Hilary Byrne hates gyms.
Riding a StairMaster doesn't compare to the rush the 31-year-old Towson computer programmer gets from climbing over the jagged edges and 12-foot overhangs along the 44-foot-high synthetic walls of Earth Treks in Columbia, the only rock-climbing gym in the Baltimore area.
"It's a lot more fun to literally climb the walls instead of hopping on a stair-stepper and staring at the walls for 20 minutes," Byrne says.
Rock climbing, once the sport of a relatively few hard-core aficionados, has gone indoors and gained tremendous popularity in recent years.
Since it opened three months ago in a converted warehouse in a corporate park off Route 175, Earth Treks has been drawing a stream of serious and amateur climbers to its 13,000 square feet of climbing surfaces - from harried professionals working off stress to Cub Scouts working off youthful energy.
The only other place for indoor climbing in the Baltimore area, Clipper City Rock Gym in Baltimore's Woodberry neighborhood, burned down in 1995 and has not reopened. Some of Clipper City's former instructors work at Earth Treks.
Unlike the outdoor variety, climbing at the Columbia gym offers air conditioning, foam-padded mats to soften falls, conveniently placed holds for hands and feet, and nearby bathrooms. Some Earth Treks climbers prefer the indoor conveniences and have never been climbing outdoors.
"Rock climbing used to be a fringe-element activity for young men who weren't considered responsible and were willing to go off on harebrained adventures," says, Chris Warner, the gym's owner. "Now, more and more people have tasted the sport and are realizing those risks don't exist."
Craig Wilson, a coordinator at the Outdoor Recreation Coalition of America (ORCA) in Boulder, Colo., an industry trade group,says, "Rock gyms are exploding in popularity as more and more mainstream types are getting into it who want that thrill-seeking experience but don't plan on ever going authentic.
"They still get the edge," Wilson says. "But they're going indoors just for the sheer accessibility."
Jennifer Pitt likes the "edge." For $12 a visit, the University of Maryland Baltimore County student and waitress from Catonsville climbs at Earth Treks at least two to three times a week, rain or shine, night or day.
"It's a lot easier to drive the 20 minutes, come in, pay your $12, rent the shoes and start right up climbing the wall," says Pitt, 28, who has been climbing indoors and out for two years. "You don't have to drive hours or go with other people. It's all just right here."
The gym's design resembles a Southwestern canyon, with sand-colored walls and streaks of gray and black to mimic water marks. Its walls are covered with a bumpy mixture of gloss latex paint and a skid-proof substance used on aircraft carrier walkways.
The walls, which rise 44 feet to halogen lights in the ceiling, are dotted with multicolored blobs of hard plaster known as "holds."
Climbers can take at least 100 routes to the top, ranging from 5.0 (the easiest) to 5.14 (the hardest) on a scale used to measure the difficulty of a climb.
"It's like switching channels. Every time you come in here you get a different climb," says Syl Mathis of Virginia, who designed the gym. He has been rock climbing for 25 years and teaches it as well.
The gym's most popular features include a 14-foot-high fin that runs vertically up a corner of the wall and resembles a challenging feature at a famous outdoor rock-climbing site, Smith's Rock in Bend, Ore.; an inside corner of the kind commonly found at Devils Tower in Wyoming; and a 2-foot-wide space, like those often found in Utah, that forces climbers to wedge their arms and legs against its walls.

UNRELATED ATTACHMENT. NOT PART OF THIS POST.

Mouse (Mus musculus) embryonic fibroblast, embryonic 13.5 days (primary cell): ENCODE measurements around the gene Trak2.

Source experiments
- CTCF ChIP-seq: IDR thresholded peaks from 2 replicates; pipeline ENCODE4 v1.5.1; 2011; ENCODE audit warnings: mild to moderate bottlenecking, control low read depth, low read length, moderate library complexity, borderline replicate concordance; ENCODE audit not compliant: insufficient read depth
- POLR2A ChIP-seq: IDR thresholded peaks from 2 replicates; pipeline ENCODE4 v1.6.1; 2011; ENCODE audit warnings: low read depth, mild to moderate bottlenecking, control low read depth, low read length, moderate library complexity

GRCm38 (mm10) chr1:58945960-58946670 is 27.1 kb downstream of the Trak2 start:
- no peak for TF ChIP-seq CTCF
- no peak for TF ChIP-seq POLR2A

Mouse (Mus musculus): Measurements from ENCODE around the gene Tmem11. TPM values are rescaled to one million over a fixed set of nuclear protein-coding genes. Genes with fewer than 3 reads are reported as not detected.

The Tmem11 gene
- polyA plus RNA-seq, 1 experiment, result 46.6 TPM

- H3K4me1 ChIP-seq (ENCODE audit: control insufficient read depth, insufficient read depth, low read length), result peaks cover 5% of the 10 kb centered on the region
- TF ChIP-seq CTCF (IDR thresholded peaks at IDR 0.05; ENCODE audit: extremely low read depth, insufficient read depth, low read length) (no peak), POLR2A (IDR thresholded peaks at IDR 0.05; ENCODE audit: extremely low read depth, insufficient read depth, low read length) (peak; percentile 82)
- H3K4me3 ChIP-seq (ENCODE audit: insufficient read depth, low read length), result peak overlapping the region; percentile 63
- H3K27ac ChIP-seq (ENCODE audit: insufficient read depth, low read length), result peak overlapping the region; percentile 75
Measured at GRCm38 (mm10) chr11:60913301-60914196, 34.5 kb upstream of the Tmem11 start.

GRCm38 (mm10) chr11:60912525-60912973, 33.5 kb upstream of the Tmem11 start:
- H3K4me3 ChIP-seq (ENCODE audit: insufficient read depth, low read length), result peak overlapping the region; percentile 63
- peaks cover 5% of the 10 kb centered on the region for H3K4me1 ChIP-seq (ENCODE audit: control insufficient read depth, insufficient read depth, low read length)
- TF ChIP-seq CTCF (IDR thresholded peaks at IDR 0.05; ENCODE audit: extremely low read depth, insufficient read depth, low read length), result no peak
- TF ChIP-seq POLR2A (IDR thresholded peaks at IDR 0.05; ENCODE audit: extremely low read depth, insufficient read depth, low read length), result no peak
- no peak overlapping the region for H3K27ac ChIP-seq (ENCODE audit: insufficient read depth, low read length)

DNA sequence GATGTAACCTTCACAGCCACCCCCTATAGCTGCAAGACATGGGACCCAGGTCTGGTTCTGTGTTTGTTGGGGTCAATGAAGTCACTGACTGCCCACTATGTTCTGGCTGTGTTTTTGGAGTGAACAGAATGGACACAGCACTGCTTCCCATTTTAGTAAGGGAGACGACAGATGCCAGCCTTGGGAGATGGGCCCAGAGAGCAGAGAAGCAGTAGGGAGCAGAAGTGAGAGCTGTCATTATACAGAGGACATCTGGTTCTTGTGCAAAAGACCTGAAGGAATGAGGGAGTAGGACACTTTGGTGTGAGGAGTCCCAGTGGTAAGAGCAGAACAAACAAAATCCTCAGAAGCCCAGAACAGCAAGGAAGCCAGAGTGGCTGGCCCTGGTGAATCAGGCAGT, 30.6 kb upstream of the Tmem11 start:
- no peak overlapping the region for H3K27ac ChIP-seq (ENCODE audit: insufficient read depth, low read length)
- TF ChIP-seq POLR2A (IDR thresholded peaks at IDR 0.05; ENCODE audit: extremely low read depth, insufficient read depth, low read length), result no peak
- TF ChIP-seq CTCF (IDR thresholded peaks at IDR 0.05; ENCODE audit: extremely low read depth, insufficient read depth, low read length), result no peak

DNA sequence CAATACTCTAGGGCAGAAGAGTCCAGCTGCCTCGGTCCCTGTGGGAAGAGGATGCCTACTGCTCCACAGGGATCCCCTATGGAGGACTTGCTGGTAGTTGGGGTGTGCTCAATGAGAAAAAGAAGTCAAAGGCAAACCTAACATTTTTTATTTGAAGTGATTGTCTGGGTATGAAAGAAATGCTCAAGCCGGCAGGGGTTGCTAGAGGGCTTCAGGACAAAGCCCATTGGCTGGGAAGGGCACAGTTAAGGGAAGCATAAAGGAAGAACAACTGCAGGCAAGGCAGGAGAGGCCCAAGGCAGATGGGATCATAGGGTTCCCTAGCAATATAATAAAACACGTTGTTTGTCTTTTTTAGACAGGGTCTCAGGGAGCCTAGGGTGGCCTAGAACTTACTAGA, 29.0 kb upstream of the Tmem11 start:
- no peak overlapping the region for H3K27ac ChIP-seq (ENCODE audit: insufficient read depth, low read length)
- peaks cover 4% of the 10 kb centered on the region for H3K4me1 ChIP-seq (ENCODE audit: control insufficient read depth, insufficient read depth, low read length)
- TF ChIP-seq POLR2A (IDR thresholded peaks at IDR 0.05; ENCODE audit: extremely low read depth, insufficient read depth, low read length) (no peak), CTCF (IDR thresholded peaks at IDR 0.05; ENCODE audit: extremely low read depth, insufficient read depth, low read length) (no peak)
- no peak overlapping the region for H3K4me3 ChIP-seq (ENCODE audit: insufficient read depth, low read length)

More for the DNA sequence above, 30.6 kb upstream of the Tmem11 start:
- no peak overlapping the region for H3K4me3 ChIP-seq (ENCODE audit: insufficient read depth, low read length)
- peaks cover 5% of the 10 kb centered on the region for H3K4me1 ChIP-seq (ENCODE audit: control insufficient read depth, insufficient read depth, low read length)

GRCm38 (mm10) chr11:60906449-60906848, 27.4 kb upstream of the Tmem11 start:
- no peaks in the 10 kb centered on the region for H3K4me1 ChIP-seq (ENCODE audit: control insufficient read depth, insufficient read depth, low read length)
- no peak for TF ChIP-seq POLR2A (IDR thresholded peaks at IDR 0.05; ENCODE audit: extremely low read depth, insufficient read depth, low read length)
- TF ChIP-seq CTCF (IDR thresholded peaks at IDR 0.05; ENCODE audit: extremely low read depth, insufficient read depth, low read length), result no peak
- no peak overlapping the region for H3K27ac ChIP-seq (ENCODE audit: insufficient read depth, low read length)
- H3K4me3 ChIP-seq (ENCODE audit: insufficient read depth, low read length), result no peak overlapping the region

Toward the rear of the gym, the most prominent feature is a 9-foot-high black boulder that leads to a 4-foot-thick, 16-foot-long stalactite hanging from the ceiling. The canyon ends in a cave where climbers can practice moving sideways along its 8-foot-high walls.
"There's this incredible physical challenge and adrenalin rush you get of getting up to the top of something and knowing you made it through the routes," Pitt says. She had just made it over a block-shaped overhang 30 feet off the ground.
Dominic CiLento, 25, of Baltimore says, "And then you get up there in the ceiling and your forearms are just burning. Coming down is like, 'Yes, I did it! I got all the way to the top of 44 feet.'"
The number of gyms in the United States offering such thrills has mushroomed in the past decade from about a dozen to more than 300, including 80 on the East Coast, according to the Climbing Gym Association of ORCA. The sport's popularity has paralleled the growing interest in other activities once considered risky, such as cycling and in-line skating.
Earth Treks - which has led outdoor rock-and ice-climbing expeditions since 1990 - offers about half a dozen courses to teach climbers the basics: tying knots, footwork and body positioning.
"It's sort of like playing a chess game in here," Byrne says as her instructor encourages her to "jug" up, which means to reach up the wall. "You have to have a strategy to reach the top, whether it's a mountain or the ceiling."
But to some climbers, the synthetic structure doesn't compare with embracing the elements of the outdoors.
"It's not as spiritual," says Todd Miller, 18, of Timonium as he belays his partner up the wall. "Gyms are good on rainy days, but there's nothing like being out there with the wind and the sun."
Climber Patrick Egan of West Virginia, who helped build the indoor climbing center, says that as with some other ersatz activities, something's missing with indoor rock climbing.
"The motions are all the same," he says, "but there's no emotion to it."
Pub Date: 5/06/97